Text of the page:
Ebola, screening, and the US.

In a recent contribution to Forbes, Arthur Caplan has listed five ethical points that should be considered now that Ebola has entered the US. In general I agree with him but I also think that his first point is too US-centric and that it needs to be commented on.

Caplan’s first point is that:

  1. A case like this was bound to happen. A few more are likely given the ability to travel easily from nation to nation. There will be calls to restrict travel from West Africa but that is not useful or needed. In today’s world there are too many ways to get from there to here. What is needed is to seriously screen passengers getting on planes or boats to the USA for symptoms of Ebola.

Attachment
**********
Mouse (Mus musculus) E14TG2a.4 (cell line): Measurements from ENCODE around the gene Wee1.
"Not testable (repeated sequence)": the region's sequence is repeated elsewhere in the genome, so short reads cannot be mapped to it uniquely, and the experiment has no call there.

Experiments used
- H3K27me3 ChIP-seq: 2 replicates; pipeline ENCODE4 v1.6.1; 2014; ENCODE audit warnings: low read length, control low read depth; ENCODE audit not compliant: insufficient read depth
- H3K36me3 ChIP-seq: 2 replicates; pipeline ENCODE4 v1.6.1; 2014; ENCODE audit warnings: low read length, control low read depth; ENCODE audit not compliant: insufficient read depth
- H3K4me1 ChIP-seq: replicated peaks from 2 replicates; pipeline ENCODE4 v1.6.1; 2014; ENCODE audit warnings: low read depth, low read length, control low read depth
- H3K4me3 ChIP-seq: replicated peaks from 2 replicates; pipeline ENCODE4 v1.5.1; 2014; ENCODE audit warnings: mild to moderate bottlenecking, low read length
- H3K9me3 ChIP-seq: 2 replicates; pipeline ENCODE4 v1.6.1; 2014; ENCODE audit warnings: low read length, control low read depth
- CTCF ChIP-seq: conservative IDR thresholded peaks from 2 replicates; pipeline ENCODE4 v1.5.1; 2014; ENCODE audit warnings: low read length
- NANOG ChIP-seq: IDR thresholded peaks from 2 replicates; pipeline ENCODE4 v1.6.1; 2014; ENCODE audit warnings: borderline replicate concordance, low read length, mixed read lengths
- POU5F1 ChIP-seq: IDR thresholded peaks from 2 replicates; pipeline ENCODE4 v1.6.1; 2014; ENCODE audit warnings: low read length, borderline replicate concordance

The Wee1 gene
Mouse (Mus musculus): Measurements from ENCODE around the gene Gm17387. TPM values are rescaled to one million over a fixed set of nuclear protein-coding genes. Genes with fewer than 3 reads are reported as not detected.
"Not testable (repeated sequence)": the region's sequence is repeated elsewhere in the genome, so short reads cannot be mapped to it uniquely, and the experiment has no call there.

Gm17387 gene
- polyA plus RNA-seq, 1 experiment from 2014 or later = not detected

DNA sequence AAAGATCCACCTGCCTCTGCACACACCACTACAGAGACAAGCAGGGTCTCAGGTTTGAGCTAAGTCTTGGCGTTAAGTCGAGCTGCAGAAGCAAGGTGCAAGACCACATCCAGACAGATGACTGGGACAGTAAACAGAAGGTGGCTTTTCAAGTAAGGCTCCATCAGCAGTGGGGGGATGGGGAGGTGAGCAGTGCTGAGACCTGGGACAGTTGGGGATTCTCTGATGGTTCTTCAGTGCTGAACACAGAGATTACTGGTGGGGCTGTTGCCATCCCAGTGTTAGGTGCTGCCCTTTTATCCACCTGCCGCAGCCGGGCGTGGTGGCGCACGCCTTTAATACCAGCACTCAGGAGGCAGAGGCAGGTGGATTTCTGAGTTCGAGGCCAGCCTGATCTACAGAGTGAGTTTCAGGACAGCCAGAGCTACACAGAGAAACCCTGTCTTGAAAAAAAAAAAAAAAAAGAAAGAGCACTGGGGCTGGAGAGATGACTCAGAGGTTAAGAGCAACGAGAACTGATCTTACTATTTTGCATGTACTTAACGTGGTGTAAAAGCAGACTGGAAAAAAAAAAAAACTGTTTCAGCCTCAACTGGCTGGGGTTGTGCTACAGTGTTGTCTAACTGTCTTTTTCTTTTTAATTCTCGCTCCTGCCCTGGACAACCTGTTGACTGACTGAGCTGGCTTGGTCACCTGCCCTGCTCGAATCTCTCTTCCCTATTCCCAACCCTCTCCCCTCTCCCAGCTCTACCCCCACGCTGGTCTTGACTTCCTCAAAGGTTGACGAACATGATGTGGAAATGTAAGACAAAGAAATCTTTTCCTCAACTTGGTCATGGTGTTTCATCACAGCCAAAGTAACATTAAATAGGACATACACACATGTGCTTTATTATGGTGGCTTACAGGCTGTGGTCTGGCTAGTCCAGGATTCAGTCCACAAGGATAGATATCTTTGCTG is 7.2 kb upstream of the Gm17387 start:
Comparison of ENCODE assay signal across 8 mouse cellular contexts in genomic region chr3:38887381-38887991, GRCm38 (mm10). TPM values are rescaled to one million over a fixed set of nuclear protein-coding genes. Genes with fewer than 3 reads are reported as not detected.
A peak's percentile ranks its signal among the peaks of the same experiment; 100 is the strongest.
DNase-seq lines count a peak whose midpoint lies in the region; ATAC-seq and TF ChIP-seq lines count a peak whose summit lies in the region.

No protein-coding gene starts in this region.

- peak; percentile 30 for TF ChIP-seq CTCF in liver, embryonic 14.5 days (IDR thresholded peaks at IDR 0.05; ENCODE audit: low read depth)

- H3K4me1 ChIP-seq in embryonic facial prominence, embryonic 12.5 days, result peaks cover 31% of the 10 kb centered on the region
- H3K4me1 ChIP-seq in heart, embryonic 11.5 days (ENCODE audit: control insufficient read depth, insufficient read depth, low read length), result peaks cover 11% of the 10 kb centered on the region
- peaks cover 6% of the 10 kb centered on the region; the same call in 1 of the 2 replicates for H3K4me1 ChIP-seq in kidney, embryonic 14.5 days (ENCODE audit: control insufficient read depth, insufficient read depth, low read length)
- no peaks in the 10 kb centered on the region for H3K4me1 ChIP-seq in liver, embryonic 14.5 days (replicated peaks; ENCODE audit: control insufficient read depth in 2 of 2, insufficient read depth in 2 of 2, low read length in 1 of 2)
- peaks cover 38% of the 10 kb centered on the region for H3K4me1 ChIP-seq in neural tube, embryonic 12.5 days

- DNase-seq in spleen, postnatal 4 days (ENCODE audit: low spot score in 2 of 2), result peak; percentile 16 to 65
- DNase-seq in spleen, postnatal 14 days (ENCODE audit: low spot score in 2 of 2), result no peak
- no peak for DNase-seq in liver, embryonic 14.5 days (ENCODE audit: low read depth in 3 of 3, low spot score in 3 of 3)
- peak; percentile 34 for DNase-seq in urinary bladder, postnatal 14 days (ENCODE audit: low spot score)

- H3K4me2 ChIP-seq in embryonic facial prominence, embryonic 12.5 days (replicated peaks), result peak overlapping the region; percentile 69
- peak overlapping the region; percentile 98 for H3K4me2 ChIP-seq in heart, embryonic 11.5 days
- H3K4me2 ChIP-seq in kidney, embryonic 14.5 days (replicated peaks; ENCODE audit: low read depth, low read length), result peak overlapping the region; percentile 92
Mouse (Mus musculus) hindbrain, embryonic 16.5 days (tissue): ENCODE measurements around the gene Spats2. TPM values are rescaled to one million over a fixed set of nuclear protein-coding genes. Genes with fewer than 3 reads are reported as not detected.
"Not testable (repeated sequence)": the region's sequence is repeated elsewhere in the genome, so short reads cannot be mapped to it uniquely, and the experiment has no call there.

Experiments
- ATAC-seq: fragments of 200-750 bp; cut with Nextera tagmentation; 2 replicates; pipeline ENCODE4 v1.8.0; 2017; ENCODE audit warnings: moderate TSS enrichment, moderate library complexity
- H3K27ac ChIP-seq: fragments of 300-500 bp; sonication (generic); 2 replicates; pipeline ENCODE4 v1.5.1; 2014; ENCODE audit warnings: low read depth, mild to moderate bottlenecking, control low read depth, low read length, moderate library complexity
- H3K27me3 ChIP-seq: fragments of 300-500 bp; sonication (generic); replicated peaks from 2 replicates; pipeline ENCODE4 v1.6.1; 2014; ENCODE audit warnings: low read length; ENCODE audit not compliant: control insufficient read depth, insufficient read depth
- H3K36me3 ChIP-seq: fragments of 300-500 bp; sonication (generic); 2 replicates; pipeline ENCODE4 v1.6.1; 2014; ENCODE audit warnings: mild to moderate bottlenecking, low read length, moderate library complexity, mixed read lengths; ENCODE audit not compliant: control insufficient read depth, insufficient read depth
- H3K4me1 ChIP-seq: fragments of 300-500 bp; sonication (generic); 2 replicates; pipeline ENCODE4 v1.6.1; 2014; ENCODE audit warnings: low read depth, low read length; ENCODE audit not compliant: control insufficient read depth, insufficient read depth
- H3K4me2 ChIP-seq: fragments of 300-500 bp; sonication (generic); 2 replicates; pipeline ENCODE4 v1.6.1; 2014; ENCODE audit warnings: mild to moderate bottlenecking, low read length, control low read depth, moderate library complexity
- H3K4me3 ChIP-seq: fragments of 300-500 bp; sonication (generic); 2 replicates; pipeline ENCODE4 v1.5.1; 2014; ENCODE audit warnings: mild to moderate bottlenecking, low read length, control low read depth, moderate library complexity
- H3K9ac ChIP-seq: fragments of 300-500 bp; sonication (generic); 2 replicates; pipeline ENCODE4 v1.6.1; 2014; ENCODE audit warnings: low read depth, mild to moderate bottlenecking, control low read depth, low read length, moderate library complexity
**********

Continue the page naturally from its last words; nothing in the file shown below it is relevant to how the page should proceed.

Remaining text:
To this I would add that if in fact there are sufficient cases of Ebola in the US then not only passengers getting on planes or boats to the US should be seriously screened for Ebola symptoms but passengers leaving the US should also be seriously screened for such symptoms. The fact that the US has the necessary means for dealing with cases of Ebola does not mean that other nations have such means. In this case the US, as any other nation, has the moral duty of preventing the disease from spreading; and even more so to places where dealing with such a disease would be difficult or very difficult.



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